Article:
Govt overestimated annual wheat output for FY23: Data | Latest News India - Hindustan Times
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Govt overestimated annual wheat output for FY23: Data

Oct 22, 2023 10:45 PM IST

The fourth & final round of estimates of crop output for 2022-23, released by the agriculture ministry, showed foodgrain production was at a record high.

The government overestimated the country’s annual wheat output from the 2022-23 winter season by nearly 2%, revised official figures showed last week, pointing to unreliable data and outdated methods of crop estimation that often complicate efforts to fight inflation.

Getting production estimates right is critical for food management, fixing export targets and keeping prices affordable in a country of 1.4 billion people, 800 million of who depend on food hand outs. (REUTERS)
Getting production estimates right is critical for food management, fixing export targets and keeping prices affordable in a country of 1.4 billion people, 800 million of who depend on food hand outs. (REUTERS)

The fourth and final round of estimates of crop output for 2022-23, released by the agriculture ministry last week, showed foodgrain production was at a record high. However, wheat production stood at 110 million tonnes, down 1.7% from the initial estimate of 112 million tonnes.

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To be sure, the final estimate of the winter staple stood higher by 4.7% than last year’s output of 105.7 million tonnes, according to ministry data. The government releases four quarterly projections of crop output a year.

Getting production estimates right is critical for food management, fixing export targets and keeping prices affordable in a country of 1.4 billion people, 800 million of who depend on food hand outs.

READ | Foodgrain output at record high: Centre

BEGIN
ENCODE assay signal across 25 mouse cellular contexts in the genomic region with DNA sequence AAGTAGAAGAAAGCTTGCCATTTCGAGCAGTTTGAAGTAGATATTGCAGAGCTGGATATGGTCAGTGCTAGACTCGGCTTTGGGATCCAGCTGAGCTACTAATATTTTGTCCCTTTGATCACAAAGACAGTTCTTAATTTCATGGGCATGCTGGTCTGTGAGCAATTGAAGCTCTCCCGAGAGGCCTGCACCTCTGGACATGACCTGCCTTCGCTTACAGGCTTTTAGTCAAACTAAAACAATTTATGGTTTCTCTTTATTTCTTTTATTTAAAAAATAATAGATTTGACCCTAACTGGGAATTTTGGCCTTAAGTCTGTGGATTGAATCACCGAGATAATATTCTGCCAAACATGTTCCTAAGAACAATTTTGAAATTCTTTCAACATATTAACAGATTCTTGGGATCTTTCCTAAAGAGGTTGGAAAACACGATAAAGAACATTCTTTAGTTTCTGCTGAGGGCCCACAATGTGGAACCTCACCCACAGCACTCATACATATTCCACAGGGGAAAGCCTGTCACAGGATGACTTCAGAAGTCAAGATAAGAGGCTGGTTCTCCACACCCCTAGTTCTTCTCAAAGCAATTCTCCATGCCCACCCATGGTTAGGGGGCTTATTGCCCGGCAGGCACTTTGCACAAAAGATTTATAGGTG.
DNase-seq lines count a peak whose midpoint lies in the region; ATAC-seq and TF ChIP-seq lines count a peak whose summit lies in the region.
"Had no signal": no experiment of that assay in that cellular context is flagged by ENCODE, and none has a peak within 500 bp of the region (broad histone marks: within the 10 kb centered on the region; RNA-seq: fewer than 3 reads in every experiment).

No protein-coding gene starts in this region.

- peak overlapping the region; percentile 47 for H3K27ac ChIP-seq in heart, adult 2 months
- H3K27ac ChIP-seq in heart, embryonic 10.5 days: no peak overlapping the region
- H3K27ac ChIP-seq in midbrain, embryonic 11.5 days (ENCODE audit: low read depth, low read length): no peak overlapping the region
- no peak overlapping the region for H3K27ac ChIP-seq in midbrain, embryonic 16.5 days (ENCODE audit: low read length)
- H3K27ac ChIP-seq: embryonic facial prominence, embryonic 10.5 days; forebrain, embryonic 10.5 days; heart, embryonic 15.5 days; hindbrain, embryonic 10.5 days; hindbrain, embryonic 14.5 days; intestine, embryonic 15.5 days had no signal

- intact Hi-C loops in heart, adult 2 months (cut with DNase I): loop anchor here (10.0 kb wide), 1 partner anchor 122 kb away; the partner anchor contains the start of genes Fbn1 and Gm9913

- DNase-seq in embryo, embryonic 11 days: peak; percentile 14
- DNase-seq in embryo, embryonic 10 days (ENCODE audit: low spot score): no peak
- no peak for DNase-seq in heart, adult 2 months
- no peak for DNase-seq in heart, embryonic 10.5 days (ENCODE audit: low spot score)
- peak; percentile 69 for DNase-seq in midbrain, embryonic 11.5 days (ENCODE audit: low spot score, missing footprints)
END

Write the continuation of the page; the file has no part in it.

The revised estimate of 110 million tonnes of wheat output, down from 112 million tonnes projected earlier, is still a record, the government said.

Despite the ample harvest, the world’s second-largest wheat grower is battling high cereal inflation for at least 12 months. A bumper harvest should normally lead to falling prices. Cereal inflation continues to be in the double digits and wheat prices climbed nearly 7.4% in September, according to latest official data.

After a spate of harsh measures to cool prices, the government has acknowledged its production estimates were under dispute. Grain traders did not agree that the government’s figures for wheat output were accurate, pointing out that production this year couldn’t have been more than 103 million tonnes, which means a gap of nearly 10 million tonnes.

The divergence, meaning the difference between government and industry estimates, needed to be reconciled and accounted for to control inflation better, food secretary Sanjeev Chopra said at a meeting of Roller Flour Millers’ Federation of India on September 25.

“To ensure that this kind of disparity is kept to the bare minimum, the triangulation is going to happen,” the top official said, suggesting the government will recheck its estimates.

READ | Mughal-era practice behind unclear food output estimates?

The problem of unreliable data is not new. In 2016, the government estimated 93.5 million tonnes of wheat output despite a drought. Private traders estimated at least 5 million tonnes lower output than the official number. They were proved right, as wheat prices soon started rising. This led to the government abolishing the 10% import duty to spur imports.

The agriculture ministry largely depends on production data provided by states. Local revenue officials called patwaris and district agriculture officials still use outdated eye estimates and a revenue system developed by the Mughal emperor Akbar nearly 500 years ago, a former Union agriculture secretary said, declining to be named.

The government is now switching to more advanced technologies to estimate crop output, an official of the agriculture ministry said. “From this kharif or summer season onwards, the ministry will try out a programme called Yield Estimation System based on Technology (YES-Tech) to gather data on rice and wheat,” the official said, seeking anonymity. The programme will rely on date from satellites and remote sensing to determine output.

As of now, the YES-Tech programme will be aimed primarily to estimate crop losses for better implementation of a flagship farm insurance scheme called the Pradhan Mantri Fasal Bima Yojana.

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  • ABOUT THE AUTHOR
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    Zia Haq reports on public policy, economy and agriculture. Particularly interested in development economics and growth theories.

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